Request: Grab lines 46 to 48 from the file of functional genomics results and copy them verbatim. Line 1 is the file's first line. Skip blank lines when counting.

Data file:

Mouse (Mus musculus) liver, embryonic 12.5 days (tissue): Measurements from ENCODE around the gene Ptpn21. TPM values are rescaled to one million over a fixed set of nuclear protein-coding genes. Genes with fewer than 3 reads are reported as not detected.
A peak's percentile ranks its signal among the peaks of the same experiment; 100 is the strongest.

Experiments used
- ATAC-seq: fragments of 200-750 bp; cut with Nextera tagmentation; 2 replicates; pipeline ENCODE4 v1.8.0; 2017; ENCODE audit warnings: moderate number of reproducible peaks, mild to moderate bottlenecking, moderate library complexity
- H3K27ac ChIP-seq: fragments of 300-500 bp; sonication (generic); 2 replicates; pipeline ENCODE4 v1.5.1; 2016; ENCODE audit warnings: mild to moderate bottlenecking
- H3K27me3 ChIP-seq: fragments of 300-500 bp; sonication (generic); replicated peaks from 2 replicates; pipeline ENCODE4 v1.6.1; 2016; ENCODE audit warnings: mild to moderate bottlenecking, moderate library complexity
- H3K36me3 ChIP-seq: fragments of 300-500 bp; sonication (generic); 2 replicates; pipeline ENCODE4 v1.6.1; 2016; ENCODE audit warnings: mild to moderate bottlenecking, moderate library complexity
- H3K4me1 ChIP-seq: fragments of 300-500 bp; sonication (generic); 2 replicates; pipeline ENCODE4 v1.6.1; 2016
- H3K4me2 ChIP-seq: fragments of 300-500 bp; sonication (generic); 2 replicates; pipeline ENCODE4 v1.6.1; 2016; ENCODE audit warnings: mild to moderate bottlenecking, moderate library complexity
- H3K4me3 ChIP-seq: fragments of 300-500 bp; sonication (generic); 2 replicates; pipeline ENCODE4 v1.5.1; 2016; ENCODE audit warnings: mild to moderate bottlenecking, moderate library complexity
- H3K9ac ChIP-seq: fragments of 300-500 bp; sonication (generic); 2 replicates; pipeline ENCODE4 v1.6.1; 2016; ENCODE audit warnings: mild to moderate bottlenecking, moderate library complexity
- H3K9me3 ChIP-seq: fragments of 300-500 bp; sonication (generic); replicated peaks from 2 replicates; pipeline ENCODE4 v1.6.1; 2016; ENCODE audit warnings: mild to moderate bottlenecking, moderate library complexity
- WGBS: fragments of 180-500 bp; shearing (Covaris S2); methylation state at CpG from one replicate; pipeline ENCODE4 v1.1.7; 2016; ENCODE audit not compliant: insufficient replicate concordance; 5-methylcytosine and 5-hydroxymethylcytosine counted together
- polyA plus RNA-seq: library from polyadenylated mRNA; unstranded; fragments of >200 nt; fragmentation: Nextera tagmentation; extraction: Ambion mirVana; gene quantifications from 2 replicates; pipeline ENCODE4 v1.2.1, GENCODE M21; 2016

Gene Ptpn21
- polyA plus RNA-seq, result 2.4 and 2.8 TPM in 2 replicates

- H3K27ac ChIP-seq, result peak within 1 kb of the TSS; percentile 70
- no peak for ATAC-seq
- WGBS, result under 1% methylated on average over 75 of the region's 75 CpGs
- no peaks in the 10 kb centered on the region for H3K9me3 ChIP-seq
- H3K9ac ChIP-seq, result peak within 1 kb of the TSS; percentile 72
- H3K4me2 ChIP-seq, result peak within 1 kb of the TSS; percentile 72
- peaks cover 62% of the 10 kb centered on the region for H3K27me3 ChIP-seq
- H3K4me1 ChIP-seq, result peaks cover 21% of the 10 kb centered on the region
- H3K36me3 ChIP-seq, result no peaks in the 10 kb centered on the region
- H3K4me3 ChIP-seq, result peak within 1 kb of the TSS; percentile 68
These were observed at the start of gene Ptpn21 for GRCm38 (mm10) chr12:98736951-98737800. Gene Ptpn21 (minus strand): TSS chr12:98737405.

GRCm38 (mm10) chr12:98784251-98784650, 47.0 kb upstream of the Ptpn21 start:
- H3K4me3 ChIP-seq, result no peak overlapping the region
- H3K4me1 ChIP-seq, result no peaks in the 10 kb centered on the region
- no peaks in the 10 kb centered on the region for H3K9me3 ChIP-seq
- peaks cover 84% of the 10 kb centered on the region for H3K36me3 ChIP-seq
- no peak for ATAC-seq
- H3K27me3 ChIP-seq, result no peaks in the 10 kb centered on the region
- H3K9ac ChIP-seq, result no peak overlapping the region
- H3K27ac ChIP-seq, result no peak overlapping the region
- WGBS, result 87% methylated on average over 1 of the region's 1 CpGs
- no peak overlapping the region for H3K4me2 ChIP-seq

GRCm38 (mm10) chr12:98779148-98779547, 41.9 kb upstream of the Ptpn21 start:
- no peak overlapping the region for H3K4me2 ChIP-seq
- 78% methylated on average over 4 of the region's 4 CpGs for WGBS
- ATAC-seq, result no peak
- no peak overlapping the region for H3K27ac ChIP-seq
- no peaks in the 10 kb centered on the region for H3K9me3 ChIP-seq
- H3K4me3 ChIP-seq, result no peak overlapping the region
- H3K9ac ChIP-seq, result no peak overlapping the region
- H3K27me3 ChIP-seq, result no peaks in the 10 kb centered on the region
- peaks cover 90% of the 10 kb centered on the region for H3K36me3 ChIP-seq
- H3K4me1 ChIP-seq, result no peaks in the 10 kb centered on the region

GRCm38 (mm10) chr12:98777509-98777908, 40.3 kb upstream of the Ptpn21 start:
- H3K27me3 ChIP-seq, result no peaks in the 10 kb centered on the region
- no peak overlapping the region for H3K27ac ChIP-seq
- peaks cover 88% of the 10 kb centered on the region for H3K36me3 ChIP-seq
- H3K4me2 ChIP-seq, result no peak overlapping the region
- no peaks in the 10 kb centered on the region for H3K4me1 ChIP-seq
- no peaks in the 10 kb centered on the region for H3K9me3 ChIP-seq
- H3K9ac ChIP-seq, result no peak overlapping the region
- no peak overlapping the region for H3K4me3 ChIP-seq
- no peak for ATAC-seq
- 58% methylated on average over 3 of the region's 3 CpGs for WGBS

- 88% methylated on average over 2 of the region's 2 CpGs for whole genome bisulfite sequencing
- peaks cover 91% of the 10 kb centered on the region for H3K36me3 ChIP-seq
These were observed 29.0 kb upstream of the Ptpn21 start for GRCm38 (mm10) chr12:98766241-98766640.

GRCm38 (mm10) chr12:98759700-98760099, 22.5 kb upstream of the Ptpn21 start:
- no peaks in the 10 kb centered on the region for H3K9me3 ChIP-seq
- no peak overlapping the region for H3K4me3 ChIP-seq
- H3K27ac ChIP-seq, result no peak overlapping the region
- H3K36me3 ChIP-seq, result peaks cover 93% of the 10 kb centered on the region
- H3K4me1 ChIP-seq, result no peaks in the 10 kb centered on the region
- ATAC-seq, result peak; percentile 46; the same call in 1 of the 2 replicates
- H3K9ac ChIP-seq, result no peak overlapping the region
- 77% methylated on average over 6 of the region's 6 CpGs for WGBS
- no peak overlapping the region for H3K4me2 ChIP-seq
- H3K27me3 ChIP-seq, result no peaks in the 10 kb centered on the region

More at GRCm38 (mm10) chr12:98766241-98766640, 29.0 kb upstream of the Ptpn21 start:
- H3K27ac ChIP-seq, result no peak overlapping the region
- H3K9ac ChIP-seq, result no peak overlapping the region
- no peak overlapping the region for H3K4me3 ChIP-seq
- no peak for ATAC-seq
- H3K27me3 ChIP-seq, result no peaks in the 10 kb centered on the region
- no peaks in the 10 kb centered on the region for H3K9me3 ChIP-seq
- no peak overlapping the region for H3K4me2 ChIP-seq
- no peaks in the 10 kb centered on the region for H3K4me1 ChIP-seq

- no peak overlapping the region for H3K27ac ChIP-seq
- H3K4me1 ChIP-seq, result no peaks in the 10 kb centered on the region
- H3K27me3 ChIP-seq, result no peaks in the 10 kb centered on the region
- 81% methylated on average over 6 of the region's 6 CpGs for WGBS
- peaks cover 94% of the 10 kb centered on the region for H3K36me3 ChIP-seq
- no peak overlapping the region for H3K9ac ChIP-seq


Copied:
- H3K9ac ChIP-seq, result no peak overlapping the region
- H3K27me3 ChIP-seq, result no peaks in the 10 kb centered on the region
- peaks cover 90% of the 10 kb centered on the region for H3K36me3 ChIP-seq